• The Cuirassiers had wheeled to face the advancing British cavalry (who had continued to advance following the destruction of the French infantry). Out numbered and out flanked, however, the Cuirassiers were driven off in disaray - see following:

...both French cavalry regiments were then hounded to destruction by the British cavalry - as follows:

With all their cavalry destroyed, the barn finally wrested from their grasp, and holding only the village, the French conceded the day, and the British (me!) finally realised that they'd had revenge for the drubbing in the last game!

Post match analysis:
  • It was (easily) agreed that funnily enough we'd both enjoyed the game - even DG, despite the dreadful "handling" he got from my horse! DG and I have been playing a long time now and while we both want to win, the enjoyment of the game is more important!
  • Tactically, it was agreed that the British had made the winning move with the crafty flanking manoeuvre on their right - the French cavalry had got held up in the tight terrain on their flank and as a result had arrived piecemeal and unable to bring their force to bear..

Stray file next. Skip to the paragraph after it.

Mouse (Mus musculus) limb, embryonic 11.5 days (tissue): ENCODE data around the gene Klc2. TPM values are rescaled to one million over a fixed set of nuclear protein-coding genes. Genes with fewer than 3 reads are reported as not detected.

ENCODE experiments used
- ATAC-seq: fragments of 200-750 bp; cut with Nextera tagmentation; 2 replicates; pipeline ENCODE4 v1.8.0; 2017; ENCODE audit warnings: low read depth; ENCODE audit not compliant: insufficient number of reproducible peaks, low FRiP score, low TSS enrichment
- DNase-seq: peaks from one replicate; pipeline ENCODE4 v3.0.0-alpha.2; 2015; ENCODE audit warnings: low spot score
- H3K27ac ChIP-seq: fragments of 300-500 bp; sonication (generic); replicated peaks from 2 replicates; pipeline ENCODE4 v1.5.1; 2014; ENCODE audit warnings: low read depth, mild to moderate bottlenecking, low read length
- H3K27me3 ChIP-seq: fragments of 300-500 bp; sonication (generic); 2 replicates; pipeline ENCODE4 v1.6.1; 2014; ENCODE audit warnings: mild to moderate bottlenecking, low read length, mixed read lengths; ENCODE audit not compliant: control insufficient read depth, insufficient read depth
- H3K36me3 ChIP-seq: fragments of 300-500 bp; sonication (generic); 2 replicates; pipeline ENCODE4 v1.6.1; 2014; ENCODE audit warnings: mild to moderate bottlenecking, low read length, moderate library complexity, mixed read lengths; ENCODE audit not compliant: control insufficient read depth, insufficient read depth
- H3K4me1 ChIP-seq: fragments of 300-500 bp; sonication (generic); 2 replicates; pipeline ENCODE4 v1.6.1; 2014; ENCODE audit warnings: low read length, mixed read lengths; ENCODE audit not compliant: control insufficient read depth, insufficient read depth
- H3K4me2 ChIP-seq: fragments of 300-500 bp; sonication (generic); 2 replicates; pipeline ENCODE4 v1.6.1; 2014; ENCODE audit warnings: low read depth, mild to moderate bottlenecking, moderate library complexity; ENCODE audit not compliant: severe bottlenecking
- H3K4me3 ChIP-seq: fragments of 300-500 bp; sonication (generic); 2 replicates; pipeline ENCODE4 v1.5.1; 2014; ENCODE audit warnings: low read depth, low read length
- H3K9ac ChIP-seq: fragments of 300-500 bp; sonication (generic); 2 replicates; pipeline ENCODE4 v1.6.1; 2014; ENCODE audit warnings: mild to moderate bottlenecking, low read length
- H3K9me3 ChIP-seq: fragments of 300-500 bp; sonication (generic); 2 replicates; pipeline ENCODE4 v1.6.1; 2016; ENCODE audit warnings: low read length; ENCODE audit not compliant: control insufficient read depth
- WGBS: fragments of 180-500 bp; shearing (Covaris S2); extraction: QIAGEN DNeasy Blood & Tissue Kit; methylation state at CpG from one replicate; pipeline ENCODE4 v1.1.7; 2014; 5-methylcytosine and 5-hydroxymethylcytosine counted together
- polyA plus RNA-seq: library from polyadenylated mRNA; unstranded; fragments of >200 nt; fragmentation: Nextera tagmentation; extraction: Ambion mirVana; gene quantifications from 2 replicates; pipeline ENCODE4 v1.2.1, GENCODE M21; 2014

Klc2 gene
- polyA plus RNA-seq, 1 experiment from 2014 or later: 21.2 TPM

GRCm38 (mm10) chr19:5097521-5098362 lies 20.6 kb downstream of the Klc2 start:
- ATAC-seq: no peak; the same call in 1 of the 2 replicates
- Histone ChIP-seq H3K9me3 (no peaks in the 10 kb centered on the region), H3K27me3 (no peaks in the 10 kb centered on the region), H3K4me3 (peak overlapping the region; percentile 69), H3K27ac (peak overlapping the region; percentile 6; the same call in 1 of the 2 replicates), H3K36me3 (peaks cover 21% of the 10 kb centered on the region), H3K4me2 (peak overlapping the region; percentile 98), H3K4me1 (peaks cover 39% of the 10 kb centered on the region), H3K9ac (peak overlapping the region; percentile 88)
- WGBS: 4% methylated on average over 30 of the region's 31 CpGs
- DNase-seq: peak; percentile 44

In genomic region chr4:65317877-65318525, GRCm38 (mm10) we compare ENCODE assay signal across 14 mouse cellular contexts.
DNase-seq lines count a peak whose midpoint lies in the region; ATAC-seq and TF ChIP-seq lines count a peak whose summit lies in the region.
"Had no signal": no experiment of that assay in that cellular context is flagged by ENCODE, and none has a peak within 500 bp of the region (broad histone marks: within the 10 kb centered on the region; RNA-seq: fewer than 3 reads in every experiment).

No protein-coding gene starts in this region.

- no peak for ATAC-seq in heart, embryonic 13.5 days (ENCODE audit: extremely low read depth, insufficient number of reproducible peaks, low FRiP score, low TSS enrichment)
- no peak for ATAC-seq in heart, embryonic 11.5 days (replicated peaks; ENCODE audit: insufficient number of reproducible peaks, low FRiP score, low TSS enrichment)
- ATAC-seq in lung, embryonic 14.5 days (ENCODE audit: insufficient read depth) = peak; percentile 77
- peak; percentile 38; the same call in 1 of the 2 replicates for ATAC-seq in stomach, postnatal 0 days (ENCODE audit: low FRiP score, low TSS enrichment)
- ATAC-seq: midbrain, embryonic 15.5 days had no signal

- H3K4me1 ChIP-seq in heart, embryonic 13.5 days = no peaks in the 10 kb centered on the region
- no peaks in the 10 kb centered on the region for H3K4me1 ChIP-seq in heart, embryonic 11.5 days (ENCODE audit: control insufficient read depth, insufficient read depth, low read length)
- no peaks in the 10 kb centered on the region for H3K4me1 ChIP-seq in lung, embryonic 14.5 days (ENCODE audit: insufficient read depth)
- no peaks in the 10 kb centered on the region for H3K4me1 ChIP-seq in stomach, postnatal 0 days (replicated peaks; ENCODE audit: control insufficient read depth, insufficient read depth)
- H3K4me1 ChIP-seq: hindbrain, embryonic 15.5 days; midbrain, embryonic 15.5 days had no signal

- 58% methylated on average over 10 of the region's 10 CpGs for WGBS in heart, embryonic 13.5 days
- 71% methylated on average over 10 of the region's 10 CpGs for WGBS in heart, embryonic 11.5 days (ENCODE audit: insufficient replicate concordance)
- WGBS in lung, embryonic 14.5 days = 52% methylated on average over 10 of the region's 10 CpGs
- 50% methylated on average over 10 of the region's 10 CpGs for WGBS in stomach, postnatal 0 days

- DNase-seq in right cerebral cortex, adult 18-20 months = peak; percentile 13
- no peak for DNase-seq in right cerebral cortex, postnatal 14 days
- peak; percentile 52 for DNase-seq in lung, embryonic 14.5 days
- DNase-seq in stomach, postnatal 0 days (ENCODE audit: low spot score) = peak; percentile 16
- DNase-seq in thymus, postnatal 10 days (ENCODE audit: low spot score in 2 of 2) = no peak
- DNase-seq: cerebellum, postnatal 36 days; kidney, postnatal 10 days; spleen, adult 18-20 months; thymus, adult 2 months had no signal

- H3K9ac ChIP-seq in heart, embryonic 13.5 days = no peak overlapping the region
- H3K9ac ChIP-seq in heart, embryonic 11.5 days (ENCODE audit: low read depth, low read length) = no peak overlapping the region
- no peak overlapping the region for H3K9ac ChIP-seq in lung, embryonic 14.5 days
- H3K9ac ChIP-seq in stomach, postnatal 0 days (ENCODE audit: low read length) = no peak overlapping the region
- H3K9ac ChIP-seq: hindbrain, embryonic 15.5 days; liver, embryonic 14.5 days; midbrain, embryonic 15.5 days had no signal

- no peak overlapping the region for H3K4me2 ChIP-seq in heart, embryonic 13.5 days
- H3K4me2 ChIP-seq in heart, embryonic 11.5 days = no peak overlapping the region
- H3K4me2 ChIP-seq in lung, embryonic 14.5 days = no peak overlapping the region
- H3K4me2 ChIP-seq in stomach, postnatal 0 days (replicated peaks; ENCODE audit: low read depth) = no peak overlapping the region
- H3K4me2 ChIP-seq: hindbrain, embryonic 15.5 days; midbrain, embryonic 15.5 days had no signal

• Infantry in buildings are difficult to dislodge - as we would have expected, no surprises, and happy with the way the rules played..
  • This was the first game where we'd had a multi-unit melee - again - we're happy with the way the rules played it, basically we agreed to combine the multi unit attacker into a single "virtual" unit where the melee factors were applied only once... but each unit does get it's own melee dice, and these are added together for the overall result. Not surprising that the Bavarian's lost..
  • Battle honours in this game then to Schomberg's who were the British cavalry on the left flank that did such damage, and to the French Bourbonnaise regiment who held the barn for so long, and again multiple assaults...
  • I've been thinking a lot about how we should represent manouevre in this period - we like the way the formation change adds a frission of doubt/risk to the game, it also helps to represent the slightly slower drill in this period.. next step is to add some assistance to the rules to help with working out wheeling distances...
  • For those of you who follow these reports you will know that an equally important element of the game is the refreshments, and this time I'm pleased to report that the tea was Twining's "English Breakfast" (delicious at any time fo the day say I!), and the biscuits were McVitie's Digestives (the emperor of "dunking" biscuits) and Fox's "Delicious Sultana Cookies" (which definitely were!)